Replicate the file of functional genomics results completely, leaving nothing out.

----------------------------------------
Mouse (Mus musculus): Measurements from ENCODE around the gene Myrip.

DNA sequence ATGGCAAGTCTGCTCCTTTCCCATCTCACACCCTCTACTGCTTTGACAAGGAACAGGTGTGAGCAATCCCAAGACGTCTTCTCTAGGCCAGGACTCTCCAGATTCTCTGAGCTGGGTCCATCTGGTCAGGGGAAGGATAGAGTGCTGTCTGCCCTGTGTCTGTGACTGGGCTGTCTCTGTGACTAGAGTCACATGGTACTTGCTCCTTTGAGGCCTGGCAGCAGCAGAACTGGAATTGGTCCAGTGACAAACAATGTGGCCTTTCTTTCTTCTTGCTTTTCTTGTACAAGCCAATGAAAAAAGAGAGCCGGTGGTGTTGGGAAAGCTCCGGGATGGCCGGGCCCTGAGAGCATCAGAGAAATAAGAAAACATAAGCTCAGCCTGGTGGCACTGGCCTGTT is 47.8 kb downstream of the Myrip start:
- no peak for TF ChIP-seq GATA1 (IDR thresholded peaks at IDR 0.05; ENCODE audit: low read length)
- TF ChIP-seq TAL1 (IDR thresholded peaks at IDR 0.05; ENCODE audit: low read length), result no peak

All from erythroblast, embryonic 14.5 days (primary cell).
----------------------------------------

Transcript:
Mouse (Mus musculus): Measurements from ENCODE around the gene Myrip.

DNA sequence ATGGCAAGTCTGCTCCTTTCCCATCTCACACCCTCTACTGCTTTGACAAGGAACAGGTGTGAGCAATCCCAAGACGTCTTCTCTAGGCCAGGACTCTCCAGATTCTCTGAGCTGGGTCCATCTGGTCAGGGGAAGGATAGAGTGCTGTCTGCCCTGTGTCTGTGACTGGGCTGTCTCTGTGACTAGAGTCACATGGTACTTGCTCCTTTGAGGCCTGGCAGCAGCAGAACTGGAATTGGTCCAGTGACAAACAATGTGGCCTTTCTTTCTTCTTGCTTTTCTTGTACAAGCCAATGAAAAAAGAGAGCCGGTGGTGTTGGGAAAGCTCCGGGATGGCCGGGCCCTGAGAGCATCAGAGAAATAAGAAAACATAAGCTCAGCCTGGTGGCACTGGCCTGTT is 47.8 kb downstream of the Myrip start:
- no peak for TF ChIP-seq GATA1 (IDR thresholded peaks at IDR 0.05; ENCODE audit: low read length)
- TF ChIP-seq TAL1 (IDR thresholded peaks at IDR 0.05; ENCODE audit: low read length), result no peak

All from erythroblast, embryonic 14.5 days (primary cell).